But no way was it Carl's vocal peak. He hadn't really matured yet as a singer. And the guy just kept getting better and better, at least until the 90s. And he was fucking awesome in the 70s, and I mean "awesome" not in some doofus slang vernacular, but in the original sense of "striking awe" or "makes your jaw drop to the fucking floor." Besides which, he only sings lead on three of Wild Honey's songs, and I'd rather lay my money on "Our Sweet Love" or "All This Is That" or even "Full Sail" than on "Wild Honey," "I Was Made to Love Her" or "Darlin'." (Plus his take on "Darlin'" that's on the Endless Harmony disc blows shit out of the one on Wild Honey! So there!)

Wild Honey is a good album. But to me it's just a warm up for Love You.

By Bungalow Bill (Bungalowbill) on Monday, October 21, 2002 - 07:39 pm:

Up to the song WH the BBs were never ones to sing with R'n'R or R'n'B abandon , never balls to the wall like The Beatles (Twist and Shout , Long Tall Sally ....) . Carl's all-out vocal finally brought them there and he was (is ?) the only BB that could pull it off . Dennis also had that soul but not the vocal chops .

WH killed the 'choirboy ' . Too bad it was a vocalcord shredding range for Carl to use regularly . But then again like Lennon's T'n'S , that's what made it an immortal R'n'R performance . He came close to replicating that authentic Black soul on Stevie's IWMTLH but to my ears fell a bit shy as almost anyone but Stevie would . He pushed a bit too relentlessly and lost some of the nuances ........the major sin of virtually all Pop'n'B divas today . Did a better 'Stevie' on I Do Love You . An admirable performance none-the-less .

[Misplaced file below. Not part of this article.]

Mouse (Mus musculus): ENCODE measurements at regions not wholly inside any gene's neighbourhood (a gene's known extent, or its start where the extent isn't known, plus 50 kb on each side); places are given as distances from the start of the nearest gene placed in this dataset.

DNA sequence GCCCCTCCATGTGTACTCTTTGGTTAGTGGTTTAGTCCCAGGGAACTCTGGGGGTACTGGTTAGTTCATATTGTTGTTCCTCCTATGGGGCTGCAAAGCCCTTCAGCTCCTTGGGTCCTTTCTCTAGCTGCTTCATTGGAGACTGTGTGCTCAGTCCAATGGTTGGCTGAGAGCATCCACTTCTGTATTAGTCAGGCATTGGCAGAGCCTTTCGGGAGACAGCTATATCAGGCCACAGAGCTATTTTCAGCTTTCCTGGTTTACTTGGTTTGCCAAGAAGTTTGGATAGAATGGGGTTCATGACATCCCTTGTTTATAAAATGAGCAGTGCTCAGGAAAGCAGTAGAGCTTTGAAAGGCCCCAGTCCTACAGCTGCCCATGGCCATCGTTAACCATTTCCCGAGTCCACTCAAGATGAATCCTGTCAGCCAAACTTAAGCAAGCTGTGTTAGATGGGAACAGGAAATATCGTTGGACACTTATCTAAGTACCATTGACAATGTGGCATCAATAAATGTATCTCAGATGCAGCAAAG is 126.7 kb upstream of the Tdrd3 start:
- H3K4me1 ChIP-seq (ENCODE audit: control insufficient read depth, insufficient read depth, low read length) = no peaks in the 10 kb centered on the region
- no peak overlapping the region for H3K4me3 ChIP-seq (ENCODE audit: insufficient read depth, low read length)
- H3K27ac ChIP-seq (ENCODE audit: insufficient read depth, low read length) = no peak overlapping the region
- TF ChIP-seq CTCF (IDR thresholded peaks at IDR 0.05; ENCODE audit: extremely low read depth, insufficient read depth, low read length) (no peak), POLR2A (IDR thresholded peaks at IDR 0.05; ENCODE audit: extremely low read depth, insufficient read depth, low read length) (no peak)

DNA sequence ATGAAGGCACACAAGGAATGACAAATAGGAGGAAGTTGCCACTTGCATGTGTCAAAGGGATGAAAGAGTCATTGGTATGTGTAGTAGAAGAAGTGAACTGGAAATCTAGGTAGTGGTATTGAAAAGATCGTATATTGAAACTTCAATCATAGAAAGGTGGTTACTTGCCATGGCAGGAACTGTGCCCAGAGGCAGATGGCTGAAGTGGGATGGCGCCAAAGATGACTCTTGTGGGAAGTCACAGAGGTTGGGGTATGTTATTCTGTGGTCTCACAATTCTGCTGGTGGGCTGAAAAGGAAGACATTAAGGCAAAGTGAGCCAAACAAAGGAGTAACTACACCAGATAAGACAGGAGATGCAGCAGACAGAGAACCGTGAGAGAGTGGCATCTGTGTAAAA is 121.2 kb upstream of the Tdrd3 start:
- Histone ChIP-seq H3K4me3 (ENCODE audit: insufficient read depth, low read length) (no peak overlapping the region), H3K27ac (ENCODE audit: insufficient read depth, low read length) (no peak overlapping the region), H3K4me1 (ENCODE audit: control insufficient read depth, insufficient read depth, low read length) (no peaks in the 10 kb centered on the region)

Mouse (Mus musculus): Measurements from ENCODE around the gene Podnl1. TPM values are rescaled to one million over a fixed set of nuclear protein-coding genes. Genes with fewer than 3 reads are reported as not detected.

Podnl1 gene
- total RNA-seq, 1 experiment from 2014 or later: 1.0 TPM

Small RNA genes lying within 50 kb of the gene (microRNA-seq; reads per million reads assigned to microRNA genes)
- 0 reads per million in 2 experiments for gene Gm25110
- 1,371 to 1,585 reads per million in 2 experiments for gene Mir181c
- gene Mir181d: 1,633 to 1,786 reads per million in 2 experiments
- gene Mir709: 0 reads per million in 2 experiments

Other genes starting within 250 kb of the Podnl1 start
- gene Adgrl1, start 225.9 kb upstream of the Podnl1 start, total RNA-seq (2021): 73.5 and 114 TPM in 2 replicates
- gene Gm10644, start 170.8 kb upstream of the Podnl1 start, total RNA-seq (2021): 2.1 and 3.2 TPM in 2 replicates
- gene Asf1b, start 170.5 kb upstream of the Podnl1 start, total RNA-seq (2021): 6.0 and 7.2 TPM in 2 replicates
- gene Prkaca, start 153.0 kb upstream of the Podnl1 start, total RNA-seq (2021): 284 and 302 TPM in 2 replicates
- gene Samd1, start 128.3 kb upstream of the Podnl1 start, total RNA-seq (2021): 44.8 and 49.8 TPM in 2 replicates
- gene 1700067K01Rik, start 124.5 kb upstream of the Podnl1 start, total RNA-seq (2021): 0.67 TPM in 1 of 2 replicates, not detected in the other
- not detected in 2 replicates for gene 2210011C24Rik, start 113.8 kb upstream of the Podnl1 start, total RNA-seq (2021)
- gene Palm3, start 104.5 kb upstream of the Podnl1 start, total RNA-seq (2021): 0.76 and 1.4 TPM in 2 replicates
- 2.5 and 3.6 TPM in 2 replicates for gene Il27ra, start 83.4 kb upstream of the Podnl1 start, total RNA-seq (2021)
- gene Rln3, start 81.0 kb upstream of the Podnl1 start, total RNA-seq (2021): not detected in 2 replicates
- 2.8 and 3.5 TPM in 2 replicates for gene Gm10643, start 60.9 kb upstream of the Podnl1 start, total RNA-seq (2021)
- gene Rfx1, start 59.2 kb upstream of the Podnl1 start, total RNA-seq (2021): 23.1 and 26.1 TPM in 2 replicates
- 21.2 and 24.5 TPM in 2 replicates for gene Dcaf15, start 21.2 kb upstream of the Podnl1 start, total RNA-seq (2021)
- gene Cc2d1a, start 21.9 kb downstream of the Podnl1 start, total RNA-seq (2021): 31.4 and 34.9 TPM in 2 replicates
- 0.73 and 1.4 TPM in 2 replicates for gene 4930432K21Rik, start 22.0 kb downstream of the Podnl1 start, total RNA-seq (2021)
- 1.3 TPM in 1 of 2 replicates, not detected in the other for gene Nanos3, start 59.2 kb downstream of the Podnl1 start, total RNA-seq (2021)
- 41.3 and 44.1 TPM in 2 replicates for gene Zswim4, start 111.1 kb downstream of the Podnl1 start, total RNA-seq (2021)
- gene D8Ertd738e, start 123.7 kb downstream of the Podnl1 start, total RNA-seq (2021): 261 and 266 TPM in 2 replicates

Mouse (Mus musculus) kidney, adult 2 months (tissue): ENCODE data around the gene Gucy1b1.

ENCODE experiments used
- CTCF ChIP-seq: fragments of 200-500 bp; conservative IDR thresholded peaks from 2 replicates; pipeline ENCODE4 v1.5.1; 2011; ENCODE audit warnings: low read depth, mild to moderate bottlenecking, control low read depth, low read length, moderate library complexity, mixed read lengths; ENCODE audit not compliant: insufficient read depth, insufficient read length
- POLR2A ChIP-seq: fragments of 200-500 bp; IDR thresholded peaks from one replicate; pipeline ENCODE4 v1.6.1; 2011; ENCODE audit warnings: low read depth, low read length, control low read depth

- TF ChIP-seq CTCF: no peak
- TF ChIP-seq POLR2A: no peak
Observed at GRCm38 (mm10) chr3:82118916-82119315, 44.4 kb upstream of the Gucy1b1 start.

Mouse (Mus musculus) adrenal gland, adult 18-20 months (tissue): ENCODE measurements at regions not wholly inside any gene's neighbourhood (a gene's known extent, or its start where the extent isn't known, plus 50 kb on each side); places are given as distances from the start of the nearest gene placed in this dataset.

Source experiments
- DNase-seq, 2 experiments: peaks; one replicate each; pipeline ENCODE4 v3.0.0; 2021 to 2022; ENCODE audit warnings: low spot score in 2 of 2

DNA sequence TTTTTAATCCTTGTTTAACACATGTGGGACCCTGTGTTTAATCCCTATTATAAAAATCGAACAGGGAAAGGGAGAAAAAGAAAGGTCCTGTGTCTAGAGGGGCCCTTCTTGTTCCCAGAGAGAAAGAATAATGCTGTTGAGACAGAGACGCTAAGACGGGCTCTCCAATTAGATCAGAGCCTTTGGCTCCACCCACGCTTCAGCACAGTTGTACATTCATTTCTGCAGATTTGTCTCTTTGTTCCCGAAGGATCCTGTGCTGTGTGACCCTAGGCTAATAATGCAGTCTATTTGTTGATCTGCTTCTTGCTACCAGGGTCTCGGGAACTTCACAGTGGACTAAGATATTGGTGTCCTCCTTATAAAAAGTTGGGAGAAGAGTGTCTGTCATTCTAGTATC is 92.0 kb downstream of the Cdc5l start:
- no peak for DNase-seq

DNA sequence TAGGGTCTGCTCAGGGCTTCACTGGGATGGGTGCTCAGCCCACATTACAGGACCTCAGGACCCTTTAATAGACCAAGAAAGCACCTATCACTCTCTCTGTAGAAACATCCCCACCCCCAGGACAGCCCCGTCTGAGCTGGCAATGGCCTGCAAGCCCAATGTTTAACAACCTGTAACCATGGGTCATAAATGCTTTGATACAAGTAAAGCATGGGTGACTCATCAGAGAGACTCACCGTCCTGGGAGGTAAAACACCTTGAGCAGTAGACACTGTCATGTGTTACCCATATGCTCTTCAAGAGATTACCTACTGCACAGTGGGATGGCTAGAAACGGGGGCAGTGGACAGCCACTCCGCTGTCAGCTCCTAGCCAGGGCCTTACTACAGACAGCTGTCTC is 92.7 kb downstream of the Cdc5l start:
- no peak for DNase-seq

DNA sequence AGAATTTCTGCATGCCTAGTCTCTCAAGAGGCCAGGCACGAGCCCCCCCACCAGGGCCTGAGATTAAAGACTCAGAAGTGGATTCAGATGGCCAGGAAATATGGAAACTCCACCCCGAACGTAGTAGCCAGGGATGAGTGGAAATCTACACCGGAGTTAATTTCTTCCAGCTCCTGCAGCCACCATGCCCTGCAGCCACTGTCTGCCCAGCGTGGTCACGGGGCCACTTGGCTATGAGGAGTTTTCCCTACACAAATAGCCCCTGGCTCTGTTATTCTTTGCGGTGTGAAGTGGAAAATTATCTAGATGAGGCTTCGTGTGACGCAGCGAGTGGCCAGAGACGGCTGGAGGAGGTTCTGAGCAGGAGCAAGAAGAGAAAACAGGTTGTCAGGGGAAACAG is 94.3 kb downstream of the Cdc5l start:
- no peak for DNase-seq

By Puptent_Hookah (Puptent_Hookah) on Tuesday, October 22, 2002 - 04:02 pm:

Plus it does'nt hurt to have an absolute killer bassline,'specially on the middle eight.

By Brian_Chidester (Brian_Chidester) on Monday, November 11, 2002 - 08:21 am:

I've never enjoyed WILD HONEY as much on the two-fer CD. But just the vinyl record itself, with nothing before or after, is borderline perfection in its rawness.

I love the track for "Wild Honey" but I think Carl's vocal is not so good, especially when compared with Blondie's version from the '70s live shows. It's way out of Carl's range. The backing track still kills me everytime, though.

"How She Boogalooed It" has that amazing organ break in the middle that is very Garage-R&B, ala the Kingsmen or Them. I put it on a tape with "Like A Summer Rain" (Jan & Dean), then "Sunday Will Never Be The Same" (Psych Surf version by the Californians U.K.), then "How She Boogalooed It" followed by "Seven Days In September" (Ginger & the Snaps, i.e. the Honeys). The context of other late '60s Psych/Pop gives "Boogalooed" a warm feel. My wife told me that the organ breakdown is pretty sensual.